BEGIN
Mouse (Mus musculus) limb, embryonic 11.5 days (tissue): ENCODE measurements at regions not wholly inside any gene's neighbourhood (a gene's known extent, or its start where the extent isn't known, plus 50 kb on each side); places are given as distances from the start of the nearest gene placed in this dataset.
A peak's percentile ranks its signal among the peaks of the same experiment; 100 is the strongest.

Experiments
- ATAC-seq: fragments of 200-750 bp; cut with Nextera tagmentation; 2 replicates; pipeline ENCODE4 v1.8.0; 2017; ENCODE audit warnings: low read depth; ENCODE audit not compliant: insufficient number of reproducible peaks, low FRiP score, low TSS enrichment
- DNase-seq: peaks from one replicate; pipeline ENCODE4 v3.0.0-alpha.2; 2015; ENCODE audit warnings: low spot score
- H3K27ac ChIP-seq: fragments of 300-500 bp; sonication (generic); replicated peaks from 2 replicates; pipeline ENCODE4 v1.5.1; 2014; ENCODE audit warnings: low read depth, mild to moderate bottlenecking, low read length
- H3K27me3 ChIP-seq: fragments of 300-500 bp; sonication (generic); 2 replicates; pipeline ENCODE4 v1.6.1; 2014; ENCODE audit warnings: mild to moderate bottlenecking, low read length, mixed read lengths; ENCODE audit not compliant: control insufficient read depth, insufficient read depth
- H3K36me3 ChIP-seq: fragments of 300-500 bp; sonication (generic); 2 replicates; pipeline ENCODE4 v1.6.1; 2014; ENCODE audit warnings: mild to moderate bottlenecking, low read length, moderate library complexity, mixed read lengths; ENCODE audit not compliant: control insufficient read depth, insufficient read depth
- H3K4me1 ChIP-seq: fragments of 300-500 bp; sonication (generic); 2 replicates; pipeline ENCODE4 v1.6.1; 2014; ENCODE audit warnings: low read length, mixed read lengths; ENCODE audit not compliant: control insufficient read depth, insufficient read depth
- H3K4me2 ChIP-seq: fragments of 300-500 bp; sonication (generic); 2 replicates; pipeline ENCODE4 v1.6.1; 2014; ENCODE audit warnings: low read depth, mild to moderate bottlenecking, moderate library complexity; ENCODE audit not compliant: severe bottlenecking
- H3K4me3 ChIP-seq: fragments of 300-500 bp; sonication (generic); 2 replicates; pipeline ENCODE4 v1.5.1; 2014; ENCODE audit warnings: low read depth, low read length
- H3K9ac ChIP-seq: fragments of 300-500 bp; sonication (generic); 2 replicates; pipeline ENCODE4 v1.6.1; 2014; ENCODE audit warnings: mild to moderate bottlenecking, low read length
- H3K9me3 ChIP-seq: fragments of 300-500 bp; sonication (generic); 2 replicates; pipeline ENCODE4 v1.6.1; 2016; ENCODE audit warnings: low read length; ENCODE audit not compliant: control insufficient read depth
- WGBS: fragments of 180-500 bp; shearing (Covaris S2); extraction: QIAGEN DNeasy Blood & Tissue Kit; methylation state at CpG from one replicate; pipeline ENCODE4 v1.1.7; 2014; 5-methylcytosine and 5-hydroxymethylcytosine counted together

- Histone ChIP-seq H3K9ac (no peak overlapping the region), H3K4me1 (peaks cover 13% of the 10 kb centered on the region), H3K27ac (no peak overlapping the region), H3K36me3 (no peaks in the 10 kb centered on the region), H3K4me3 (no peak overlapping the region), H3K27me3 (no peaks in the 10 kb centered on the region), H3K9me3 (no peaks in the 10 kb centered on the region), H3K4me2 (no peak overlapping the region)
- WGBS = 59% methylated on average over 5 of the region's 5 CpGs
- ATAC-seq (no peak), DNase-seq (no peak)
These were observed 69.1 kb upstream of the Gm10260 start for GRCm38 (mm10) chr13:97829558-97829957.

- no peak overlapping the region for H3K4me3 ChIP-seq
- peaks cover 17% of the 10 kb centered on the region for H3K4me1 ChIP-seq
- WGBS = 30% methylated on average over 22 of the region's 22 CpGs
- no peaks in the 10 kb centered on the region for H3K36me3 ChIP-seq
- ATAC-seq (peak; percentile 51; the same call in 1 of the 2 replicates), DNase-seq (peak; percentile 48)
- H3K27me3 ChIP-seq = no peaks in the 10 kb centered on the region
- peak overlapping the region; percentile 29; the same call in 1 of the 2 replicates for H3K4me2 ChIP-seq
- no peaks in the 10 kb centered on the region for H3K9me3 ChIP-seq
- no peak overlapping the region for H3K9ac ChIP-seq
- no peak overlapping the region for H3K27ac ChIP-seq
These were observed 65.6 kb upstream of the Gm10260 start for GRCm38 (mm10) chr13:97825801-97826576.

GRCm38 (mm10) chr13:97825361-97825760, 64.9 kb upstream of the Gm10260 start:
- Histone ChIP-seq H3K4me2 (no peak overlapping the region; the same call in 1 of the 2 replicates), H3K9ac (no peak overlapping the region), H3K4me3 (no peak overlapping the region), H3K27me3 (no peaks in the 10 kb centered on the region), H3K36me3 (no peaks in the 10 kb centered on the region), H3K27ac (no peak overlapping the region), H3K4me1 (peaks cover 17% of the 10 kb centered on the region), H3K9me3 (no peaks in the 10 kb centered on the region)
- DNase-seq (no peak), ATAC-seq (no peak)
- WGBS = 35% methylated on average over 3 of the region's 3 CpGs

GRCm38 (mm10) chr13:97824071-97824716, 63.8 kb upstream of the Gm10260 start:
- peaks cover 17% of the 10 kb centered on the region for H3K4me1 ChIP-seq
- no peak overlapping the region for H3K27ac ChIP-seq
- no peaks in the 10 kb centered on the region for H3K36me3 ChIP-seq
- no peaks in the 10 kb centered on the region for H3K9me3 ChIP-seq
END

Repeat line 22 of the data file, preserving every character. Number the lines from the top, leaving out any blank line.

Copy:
- no peaks in the 10 kb centered on the region for H3K36me3 ChIP-seq